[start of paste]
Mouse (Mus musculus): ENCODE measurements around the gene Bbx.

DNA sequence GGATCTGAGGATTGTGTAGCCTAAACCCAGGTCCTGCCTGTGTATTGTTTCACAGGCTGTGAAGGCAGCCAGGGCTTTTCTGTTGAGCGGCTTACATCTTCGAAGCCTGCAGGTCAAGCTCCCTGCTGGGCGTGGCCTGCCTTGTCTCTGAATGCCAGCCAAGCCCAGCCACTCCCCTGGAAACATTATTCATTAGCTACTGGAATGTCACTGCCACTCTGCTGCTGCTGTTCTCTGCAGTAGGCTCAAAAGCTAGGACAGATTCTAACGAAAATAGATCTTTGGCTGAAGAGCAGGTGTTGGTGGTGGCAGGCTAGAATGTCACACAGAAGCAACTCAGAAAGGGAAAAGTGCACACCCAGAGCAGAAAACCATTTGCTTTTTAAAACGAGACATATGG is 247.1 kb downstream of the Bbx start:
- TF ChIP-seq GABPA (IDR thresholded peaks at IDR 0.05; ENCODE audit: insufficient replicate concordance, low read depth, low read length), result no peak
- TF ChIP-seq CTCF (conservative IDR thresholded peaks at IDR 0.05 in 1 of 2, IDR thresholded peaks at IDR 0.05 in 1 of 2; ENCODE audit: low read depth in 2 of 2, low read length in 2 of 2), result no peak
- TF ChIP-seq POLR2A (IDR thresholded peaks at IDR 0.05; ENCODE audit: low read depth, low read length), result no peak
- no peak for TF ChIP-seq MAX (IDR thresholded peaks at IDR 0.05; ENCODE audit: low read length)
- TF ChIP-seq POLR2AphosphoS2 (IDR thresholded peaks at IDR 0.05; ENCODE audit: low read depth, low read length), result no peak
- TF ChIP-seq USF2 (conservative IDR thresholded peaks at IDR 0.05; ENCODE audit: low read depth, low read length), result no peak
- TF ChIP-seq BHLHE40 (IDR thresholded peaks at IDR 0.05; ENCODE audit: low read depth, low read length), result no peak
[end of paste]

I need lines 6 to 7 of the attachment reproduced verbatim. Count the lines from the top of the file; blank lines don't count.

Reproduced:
- no peak for TF ChIP-seq MAX (IDR thresholded peaks at IDR 0.05; ENCODE audit: low read length)
- TF ChIP-seq POLR2AphosphoS2 (IDR thresholded peaks at IDR 0.05; ENCODE audit: low read depth, low read length), result no peak